Mostly prized for its bewitching funeral traditions, Tana Toraja is also a beautiful destination. This highland in South Sulawesi has a majestic backdrop of mountain scenery, lush tropical jungles, and ornate villages with captivating traditional houses. Tourists can start the day watching the sunrise from above the clouds, then continue exploring the villages and picturesque hills, including the eerie but fascinating burial cave.’
Tana Toraja is safely protected beyond the lofty mountains and rugged granite cliffs of the central highlands of the island of Sulawesi and the home of the Toraja people. ‘Discovered’ and opened to the world from their long isolation only since the beginning of the last century, the Toraja today still adhere to their age-old beliefs, rituals and traditions, although many of her people are modernized or have embraced Christianity.
The nobility of Toraja is believed to be descendents of heavenly beings who came down by a heavenly stairway to live here on earth in this beautiful landscape.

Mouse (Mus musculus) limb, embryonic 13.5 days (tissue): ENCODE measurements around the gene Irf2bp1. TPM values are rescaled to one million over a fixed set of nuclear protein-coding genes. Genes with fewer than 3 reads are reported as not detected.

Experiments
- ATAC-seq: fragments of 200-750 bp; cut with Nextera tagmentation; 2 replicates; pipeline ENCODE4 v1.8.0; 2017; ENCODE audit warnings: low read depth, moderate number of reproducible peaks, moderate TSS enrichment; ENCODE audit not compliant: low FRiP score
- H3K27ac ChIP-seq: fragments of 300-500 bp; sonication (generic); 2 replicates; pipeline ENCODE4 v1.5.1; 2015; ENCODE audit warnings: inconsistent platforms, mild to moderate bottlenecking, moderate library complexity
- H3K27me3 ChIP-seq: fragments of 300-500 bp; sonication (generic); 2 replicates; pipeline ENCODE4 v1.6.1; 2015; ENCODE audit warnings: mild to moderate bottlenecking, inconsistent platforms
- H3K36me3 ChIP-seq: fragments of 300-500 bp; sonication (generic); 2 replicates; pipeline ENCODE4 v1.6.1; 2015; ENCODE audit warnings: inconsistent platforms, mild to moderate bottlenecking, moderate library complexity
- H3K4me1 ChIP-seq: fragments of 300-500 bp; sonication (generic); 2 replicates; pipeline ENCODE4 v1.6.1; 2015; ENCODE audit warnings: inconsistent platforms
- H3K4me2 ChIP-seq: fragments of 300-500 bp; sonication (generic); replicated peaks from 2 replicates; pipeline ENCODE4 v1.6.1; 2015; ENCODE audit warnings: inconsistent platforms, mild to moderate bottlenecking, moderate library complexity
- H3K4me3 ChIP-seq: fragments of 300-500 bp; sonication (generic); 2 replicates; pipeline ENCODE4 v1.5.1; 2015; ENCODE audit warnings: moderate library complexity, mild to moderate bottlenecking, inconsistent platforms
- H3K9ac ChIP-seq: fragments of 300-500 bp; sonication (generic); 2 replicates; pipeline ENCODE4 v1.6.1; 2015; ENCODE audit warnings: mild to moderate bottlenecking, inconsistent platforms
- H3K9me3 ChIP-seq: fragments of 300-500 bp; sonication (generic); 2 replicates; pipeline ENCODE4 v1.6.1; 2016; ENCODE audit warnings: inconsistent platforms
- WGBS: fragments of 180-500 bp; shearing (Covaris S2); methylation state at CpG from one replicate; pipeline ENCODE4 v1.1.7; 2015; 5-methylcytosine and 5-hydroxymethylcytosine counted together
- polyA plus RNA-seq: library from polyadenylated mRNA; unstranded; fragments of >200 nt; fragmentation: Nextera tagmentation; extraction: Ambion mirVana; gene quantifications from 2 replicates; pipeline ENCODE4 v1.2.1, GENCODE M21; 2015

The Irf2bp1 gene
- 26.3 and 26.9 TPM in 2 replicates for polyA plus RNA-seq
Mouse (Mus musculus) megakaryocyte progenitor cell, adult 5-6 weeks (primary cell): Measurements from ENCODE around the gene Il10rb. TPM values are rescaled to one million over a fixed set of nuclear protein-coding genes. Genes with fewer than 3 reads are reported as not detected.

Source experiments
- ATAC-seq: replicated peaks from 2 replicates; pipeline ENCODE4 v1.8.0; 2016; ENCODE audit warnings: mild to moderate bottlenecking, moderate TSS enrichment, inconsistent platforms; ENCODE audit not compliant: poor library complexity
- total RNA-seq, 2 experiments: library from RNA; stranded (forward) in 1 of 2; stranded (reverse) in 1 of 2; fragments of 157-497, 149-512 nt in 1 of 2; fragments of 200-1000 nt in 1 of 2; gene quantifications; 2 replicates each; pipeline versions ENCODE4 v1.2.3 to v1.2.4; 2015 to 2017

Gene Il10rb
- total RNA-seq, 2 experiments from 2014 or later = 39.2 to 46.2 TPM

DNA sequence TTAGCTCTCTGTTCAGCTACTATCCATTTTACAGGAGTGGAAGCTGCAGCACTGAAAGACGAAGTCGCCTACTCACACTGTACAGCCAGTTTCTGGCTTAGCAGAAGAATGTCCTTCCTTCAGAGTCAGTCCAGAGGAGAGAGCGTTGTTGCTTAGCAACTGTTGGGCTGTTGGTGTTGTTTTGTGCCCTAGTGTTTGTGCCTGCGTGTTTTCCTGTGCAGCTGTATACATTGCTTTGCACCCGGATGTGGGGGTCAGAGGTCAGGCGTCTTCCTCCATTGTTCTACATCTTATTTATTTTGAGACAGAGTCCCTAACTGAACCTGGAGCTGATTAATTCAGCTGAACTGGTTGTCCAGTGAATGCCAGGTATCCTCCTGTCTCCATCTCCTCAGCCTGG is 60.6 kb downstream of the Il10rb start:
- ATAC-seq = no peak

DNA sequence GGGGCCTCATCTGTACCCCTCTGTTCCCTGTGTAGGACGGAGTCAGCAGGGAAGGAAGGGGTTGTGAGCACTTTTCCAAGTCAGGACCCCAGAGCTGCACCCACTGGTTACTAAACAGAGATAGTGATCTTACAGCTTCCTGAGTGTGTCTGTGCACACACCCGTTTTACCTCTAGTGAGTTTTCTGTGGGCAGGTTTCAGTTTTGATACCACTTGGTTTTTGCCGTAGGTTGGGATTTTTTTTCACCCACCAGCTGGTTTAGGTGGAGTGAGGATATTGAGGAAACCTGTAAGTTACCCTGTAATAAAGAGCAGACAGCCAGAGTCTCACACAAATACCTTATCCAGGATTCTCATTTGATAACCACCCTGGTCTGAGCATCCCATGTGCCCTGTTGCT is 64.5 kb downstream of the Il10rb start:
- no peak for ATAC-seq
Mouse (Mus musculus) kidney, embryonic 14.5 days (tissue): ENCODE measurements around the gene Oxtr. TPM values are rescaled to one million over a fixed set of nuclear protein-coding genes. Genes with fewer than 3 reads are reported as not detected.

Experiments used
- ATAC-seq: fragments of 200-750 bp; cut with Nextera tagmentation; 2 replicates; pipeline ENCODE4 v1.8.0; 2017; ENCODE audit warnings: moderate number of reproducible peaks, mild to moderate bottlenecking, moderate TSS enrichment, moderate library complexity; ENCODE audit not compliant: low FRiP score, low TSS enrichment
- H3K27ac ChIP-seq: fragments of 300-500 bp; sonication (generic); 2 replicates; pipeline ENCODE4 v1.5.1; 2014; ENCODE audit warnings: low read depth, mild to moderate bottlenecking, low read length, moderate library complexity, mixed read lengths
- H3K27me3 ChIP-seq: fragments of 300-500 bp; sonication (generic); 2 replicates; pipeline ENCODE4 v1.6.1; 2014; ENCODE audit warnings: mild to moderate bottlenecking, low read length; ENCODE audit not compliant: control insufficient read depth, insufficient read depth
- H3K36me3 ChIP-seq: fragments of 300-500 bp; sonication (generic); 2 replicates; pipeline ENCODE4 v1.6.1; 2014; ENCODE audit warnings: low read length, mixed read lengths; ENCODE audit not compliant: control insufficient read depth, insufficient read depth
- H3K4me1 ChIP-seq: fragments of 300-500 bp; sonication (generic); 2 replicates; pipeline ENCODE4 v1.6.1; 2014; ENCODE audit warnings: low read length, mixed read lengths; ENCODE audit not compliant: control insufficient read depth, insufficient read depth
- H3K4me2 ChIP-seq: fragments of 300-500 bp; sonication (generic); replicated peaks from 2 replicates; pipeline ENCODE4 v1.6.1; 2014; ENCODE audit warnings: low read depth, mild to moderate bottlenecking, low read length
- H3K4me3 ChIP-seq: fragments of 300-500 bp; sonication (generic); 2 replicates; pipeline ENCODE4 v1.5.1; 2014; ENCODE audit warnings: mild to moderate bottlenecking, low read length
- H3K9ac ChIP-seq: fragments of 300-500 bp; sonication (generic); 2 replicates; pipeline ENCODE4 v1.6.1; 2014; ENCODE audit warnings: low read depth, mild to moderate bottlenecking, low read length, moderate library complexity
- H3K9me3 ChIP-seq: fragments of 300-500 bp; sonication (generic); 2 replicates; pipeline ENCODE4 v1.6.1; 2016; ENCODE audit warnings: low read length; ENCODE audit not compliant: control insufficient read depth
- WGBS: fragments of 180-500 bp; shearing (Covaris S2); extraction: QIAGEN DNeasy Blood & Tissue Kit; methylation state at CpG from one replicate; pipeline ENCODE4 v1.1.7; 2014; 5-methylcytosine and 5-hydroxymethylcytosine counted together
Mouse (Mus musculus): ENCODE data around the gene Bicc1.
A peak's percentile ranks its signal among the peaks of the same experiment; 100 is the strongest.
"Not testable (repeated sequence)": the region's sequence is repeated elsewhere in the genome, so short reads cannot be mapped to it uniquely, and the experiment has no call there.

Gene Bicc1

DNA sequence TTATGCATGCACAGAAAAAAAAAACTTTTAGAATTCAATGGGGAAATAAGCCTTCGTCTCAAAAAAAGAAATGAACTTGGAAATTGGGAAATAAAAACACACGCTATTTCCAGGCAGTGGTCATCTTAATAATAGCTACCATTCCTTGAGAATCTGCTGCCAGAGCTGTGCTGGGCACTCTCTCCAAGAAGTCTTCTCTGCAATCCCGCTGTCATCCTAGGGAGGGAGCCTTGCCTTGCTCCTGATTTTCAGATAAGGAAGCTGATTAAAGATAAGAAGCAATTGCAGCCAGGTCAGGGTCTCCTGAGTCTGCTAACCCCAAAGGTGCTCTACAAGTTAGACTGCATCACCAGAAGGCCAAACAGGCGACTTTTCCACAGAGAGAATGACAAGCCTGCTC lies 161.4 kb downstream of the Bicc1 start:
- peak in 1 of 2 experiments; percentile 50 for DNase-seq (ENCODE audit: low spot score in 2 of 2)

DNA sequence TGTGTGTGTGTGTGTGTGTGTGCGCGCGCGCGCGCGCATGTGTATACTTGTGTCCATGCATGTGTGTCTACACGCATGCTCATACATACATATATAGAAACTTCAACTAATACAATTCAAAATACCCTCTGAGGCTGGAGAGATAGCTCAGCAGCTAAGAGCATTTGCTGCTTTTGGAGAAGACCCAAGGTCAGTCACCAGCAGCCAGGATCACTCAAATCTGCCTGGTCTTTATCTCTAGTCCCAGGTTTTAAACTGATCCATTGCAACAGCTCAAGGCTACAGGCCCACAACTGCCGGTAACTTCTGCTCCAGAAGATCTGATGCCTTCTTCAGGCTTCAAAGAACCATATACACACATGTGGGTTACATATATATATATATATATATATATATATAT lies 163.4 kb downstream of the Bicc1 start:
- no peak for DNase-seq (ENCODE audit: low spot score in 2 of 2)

To keep up the energy of the land and its people, the Toraja people believe that these must be sustained through rituals that celebrate both life and death, which are attached to the agricultural seasons. Tourists to Toraja, therefore, are either attracted by its unique culture and rituals, most of which are mostly centered around graves and death ceremonies.
While others prefer to avoid the morbid images and go trekking through the spectacular, almost untouched Toraja countryside visiting remote villages, or exhilarate in rafting the Sa’dan river rapids.
A Bemo, the local transport, is the best way to get to know the locals, besides chartering vehicles (minibusses or Jeeps) with or without a driver. Enjoy walking around villages.
To get to Tana Toraja one must fly to Sultan Hasanuddin airport in Makassar, capital of the province of South Sulawesi. As a hub for East Indonesia, there are many airlines flying to and from Makassar. The only way to Toraja from Makassar airport is overland. There are no flights between Makassar and Toraja.
There are also buses to Rantepao that leave Makassar daily. The journey takes around 8 hours and includes a meal stop. Tickets must be bought in town but coaches actually leave from DAYA bus terminal, 20 minutes out of town by bemo. Several companies in Rantepao run buses back to Makassar. The number of buses each day depends on the number of passengers. It is best and easiest to contact an experienced travel agent to arrange and take care of your full itinerary to the Toraja highlands.